That number of panels scaled down to three earlier this year. And as of December, only one panel is left.
Getting the ball rolling on regionalism efforts: Upon taking office, FitzGerald hired a director of regionalism, meant to encourage the county’s 59 suburbs to save money by collaborating and to take advantage of centralized county services.
In June 2011, FitzGerald announced that mayors of four east-side suburbs — Moreland Hills, Orange, Pepper Pike and Woodmere — would consider merging into one city.
Reducing the myriad of cities and villages has long been a pipe dream of some local government watchers. But the much-hurrahed announcement fizzled into a shared-services study.
Still, FitzGerald’s administration took some steps toward regionalism. In February 2013, the 59th and final mayor signed an “anti-poaching” agreement in which suburbs agreed not to pursue businesses in other communities in the county.
The county is offering a host of services to suburbs, including sewer and road maintenance, healthcare coverage, jail administration, public records archiving and 9-1-1 dispatching services.
Creating $100 College Savings Accounts: FitzGerald sponsored legislation that created $100 college savings accounts for each of the county’s kindergarteners, estimated at 15,000 each year.
The students can only use the money on expenses pertaining to post-high school education. So, it’s going to be around 12 years before the accounts are accessed.
Officials in the FitzGerald administration hope the program will increase educational expectations for kids whose families don’t encourage them to go to school, and increase college graduation rates within the county as well as promote financial literacy.
Opponents, meanwhile, question whether the program will be effective and criticize its overhead costs.
THINGS FITZGERALD MIGHT RATHER FORGET
Breaking county policy by driving without a license: A definite low point of FitzGerald’s term in office was an Oct. 28, 2014, report from County Inspector General Nailah Byrd.
The report found FitzGerald “committed a breach of the public trust” by driving during his term without a permanent, full-time driver’s license. It noted that under FitzGerald, the county government had disciplined other county employees for a similar infraction.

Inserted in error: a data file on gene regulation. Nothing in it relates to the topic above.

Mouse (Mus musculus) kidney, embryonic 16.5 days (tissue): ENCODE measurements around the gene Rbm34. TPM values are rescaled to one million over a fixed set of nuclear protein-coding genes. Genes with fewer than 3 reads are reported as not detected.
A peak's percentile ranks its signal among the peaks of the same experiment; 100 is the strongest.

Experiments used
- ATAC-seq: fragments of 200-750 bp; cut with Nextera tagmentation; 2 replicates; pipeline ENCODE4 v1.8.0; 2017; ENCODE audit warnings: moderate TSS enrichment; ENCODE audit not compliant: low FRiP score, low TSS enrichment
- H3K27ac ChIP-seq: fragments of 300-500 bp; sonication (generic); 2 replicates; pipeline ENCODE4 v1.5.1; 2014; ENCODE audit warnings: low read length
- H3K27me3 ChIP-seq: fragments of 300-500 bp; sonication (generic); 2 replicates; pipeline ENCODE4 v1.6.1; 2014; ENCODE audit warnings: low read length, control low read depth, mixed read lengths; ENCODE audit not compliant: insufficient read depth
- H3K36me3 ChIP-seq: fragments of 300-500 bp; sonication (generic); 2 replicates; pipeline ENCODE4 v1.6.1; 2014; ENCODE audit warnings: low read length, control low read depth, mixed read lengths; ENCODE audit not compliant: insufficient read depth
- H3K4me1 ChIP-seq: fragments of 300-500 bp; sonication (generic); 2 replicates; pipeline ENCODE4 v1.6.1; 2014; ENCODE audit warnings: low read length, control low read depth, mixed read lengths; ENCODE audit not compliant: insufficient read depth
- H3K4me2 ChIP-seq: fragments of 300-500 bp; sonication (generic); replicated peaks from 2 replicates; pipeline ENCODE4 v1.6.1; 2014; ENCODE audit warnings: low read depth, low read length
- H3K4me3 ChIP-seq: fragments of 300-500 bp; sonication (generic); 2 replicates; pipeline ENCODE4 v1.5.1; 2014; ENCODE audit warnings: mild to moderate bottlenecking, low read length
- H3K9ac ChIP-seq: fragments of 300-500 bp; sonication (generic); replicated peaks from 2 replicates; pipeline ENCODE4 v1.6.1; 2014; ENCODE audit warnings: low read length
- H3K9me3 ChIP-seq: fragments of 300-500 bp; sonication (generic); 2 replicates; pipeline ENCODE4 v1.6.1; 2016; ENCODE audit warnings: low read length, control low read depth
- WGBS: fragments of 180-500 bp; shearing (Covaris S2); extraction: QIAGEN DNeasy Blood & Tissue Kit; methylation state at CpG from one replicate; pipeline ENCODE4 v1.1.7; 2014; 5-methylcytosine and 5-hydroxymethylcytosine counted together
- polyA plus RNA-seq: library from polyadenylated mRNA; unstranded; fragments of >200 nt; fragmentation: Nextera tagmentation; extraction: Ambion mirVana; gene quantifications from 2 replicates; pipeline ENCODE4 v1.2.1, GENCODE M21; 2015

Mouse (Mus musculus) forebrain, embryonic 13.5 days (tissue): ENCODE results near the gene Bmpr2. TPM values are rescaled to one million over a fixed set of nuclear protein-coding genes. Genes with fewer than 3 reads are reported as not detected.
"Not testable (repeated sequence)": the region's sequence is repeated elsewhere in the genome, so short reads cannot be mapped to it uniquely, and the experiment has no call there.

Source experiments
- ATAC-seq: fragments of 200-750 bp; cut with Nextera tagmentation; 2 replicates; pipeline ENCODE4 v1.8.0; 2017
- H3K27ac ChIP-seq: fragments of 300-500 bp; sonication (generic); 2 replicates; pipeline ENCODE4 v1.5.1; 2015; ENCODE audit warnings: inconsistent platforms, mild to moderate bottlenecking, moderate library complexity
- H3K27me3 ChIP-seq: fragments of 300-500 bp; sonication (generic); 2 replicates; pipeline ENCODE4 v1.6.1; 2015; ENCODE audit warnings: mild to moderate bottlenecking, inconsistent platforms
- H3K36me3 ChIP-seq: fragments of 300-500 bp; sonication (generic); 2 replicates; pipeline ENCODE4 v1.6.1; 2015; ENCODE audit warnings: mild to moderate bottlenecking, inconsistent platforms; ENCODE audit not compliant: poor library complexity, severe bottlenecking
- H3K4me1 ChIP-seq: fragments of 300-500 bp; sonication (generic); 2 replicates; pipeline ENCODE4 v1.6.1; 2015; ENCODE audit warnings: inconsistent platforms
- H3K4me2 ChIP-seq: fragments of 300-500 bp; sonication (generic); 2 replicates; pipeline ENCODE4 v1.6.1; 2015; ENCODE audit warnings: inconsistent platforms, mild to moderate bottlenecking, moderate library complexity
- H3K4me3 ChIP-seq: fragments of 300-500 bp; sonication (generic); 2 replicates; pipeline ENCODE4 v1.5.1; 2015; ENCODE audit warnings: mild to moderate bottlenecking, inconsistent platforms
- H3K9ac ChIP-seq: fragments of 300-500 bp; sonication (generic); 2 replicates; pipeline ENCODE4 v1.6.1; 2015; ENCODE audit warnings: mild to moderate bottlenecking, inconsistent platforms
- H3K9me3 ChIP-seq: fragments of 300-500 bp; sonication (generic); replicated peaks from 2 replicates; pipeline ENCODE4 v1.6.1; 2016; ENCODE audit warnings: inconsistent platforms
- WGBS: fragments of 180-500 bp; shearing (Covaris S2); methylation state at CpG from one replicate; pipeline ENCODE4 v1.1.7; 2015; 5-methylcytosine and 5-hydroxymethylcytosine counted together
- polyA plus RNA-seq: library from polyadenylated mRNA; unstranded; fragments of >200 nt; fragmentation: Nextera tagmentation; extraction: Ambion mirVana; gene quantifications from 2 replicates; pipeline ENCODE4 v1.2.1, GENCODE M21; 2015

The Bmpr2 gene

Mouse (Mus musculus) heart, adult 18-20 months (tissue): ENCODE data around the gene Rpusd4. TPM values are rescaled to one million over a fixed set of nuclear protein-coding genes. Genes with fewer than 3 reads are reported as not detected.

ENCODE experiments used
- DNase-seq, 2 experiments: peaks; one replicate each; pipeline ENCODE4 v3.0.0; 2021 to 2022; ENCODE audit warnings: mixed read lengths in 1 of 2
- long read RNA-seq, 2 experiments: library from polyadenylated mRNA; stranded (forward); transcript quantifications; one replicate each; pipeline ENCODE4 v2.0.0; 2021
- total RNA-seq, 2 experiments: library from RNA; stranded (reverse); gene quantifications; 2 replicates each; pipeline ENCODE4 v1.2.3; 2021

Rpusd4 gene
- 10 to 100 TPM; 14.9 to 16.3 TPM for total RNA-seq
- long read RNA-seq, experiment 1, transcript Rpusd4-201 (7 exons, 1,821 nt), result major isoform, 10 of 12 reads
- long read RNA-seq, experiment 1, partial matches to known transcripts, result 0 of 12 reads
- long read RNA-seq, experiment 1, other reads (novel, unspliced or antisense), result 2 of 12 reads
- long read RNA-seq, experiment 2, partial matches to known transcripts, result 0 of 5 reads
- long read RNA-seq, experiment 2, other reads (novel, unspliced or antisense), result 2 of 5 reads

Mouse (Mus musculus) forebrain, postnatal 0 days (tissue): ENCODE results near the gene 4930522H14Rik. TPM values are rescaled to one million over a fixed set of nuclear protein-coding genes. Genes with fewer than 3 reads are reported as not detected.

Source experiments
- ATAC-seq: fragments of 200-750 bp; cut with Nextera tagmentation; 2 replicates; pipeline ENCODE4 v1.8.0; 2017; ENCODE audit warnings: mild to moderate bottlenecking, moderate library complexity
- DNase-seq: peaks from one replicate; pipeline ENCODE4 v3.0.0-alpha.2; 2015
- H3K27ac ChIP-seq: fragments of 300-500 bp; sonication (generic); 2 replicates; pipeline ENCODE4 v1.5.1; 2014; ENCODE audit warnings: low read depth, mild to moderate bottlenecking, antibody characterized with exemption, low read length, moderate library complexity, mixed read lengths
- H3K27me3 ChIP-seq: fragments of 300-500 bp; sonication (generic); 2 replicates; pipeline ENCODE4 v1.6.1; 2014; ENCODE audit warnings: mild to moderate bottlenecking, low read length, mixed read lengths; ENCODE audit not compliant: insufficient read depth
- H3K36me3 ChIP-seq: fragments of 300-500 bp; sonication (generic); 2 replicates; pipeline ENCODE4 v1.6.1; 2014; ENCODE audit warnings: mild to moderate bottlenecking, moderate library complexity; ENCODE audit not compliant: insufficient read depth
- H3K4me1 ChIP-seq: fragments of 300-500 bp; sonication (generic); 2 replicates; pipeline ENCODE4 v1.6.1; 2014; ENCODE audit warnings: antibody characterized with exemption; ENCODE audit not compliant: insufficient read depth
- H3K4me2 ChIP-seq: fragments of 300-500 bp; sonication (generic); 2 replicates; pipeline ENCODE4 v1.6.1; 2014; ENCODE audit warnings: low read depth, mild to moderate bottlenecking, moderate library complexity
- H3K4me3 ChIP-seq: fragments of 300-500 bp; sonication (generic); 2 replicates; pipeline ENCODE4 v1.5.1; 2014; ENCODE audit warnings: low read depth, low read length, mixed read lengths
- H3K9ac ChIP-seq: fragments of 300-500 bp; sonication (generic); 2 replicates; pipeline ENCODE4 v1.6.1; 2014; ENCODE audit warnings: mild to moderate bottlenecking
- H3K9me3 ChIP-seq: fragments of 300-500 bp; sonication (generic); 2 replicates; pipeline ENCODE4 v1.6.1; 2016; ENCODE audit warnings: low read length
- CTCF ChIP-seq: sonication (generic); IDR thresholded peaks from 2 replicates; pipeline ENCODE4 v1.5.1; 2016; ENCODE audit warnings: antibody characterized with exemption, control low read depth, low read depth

The report also found that 2012 logs, showing when vehicle assigned to the executive’s office were used, were destroyed.
FitzGerald agreed to reimburse the county for roughly $30 in driving reimbursements he claimed while he didn’t have a license.
An irony: FitzGerald helped create the inspector general’s office to help promote accountability in county government, and hired Byrd, a former federal prosecutor, to lead the agency.
Flopping on his ‘sin tax’ proposal: FitzGerald mostly stayed out of a campaign to extend the county’s ‘sin tax’ on alcohol and cigarettes to pay for upkeep of Progressive Field and Quicken Loans Arena.
But in June 2014, FitzGerald unveiled a splashy plan to allocate tax money designated for stadium upkeep based in part on how well the teams who play in those stadiums perform.
He called it the “win tax.”
The proposal attracted positive attention from national writers and was a talker on local sports radio. But it failed to win support from any local officials needed to make it a reality — including incoming Executive Armond Budish.
FitzGerald never introduced legislation for the win tax, or any kind of stadium funding proposal.
Withholding keycard records: In May 2014, FitzGerald denied a routine requestfrom NEOMG seeking keycard records that would show his comings and goings on county property.
While the records had been customarily released for years by other local elected officials, FitzGerald cited death threats as the reason for not releasing them, supported by security concerns from his appointed Sheriff Frank Bova.
The refusal complicated FitzGerald’s record as a transparent, good-government reformer, and gave ammunition to Republicans, who were happy to exploit the issue.
The Ohio Republican Party eventually filed a lawsuit over the records. The county is still defending the case before the Ohio Supreme Court.
We had to cut it off somewhere. But here are some other highlights from FitzGerald’s four years:
Creating the $100 million Western Reserve Fund
Overseeing a renovation of the jail kitchen, which has run over budget.
Beginning an effort to consolidate the county’s jail system (with early mixed results).
Successfully pushing for a ‘voting rights’ amendment to the county’s charter.
Creating the first county-level “Pay for Success” program.
Suing over the county’s original purchase of the Ameritrust complex